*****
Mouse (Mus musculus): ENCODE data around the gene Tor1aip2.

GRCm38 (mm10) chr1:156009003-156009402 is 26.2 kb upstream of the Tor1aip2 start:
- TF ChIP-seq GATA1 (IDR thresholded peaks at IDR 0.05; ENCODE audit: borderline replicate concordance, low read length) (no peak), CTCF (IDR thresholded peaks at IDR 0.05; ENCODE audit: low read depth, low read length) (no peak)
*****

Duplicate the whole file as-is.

Mouse (Mus musculus): ENCODE data around the gene Tor1aip2.

GRCm38 (mm10) chr1:156009003-156009402 is 26.2 kb upstream of the Tor1aip2 start:
- TF ChIP-seq GATA1 (IDR thresholded peaks at IDR 0.05; ENCODE audit: borderline replicate concordance, low read length) (no peak), CTCF (IDR thresholded peaks at IDR 0.05; ENCODE audit: low read depth, low read length) (no peak)